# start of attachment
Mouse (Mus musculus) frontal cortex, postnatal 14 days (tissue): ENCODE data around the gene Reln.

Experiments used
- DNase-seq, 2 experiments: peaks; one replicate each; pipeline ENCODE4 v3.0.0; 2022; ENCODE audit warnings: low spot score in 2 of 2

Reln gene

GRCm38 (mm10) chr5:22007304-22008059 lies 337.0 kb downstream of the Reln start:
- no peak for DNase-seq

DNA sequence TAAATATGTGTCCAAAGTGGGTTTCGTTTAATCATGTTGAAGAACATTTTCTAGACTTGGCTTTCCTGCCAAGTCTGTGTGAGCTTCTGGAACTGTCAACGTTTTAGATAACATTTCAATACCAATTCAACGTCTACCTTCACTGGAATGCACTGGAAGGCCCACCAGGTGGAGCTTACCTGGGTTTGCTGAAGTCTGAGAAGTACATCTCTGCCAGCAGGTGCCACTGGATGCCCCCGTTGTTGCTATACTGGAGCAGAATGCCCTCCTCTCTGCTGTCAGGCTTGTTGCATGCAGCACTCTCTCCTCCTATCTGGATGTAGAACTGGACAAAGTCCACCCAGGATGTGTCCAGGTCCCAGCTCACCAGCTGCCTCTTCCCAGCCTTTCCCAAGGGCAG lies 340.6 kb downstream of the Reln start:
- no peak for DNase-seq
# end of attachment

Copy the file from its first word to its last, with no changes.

Mouse (Mus musculus) frontal cortex, postnatal 14 days (tissue): ENCODE data around the gene Reln.

Experiments used
- DNase-seq, 2 experiments: peaks; one replicate each; pipeline ENCODE4 v3.0.0; 2022; ENCODE audit warnings: low spot score in 2 of 2

Reln gene

GRCm38 (mm10) chr5:22007304-22008059 lies 337.0 kb downstream of the Reln start:
- no peak for DNase-seq

DNA sequence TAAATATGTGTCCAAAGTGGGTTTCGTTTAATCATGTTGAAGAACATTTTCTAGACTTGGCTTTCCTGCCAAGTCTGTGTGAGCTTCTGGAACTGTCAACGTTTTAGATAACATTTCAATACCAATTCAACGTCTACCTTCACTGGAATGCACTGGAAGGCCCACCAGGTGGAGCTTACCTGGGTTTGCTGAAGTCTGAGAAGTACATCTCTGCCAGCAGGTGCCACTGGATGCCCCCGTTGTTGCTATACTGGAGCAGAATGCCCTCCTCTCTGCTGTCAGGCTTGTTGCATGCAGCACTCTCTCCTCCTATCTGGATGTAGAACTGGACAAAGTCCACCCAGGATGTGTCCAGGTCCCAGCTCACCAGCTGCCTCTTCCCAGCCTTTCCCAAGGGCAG lies 340.6 kb downstream of the Reln start:
- no peak for DNase-seq